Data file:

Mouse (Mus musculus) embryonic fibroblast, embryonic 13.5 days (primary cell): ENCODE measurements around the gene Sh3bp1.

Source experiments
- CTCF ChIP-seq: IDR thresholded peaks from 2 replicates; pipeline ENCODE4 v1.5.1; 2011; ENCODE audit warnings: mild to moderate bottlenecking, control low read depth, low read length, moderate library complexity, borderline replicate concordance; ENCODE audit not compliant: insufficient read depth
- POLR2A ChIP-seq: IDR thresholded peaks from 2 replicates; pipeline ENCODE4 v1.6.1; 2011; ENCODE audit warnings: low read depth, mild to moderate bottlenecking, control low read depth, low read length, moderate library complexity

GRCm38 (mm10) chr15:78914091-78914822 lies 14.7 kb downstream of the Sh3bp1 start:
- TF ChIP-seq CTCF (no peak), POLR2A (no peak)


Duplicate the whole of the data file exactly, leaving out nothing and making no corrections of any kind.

Mouse (Mus musculus) embryonic fibroblast, embryonic 13.5 days (primary cell): ENCODE measurements around the gene Sh3bp1.

Source experiments
- CTCF ChIP-seq: IDR thresholded peaks from 2 replicates; pipeline ENCODE4 v1.5.1; 2011; ENCODE audit warnings: mild to moderate bottlenecking, control low read depth, low read length, moderate library complexity, borderline replicate concordance; ENCODE audit not compliant: insufficient read depth
- POLR2A ChIP-seq: IDR thresholded peaks from 2 replicates; pipeline ENCODE4 v1.6.1; 2011; ENCODE audit warnings: low read depth, mild to moderate bottlenecking, control low read depth, low read length, moderate library complexity

GRCm38 (mm10) chr15:78914091-78914822 lies 14.7 kb downstream of the Sh3bp1 start:
- TF ChIP-seq CTCF (no peak), POLR2A (no peak)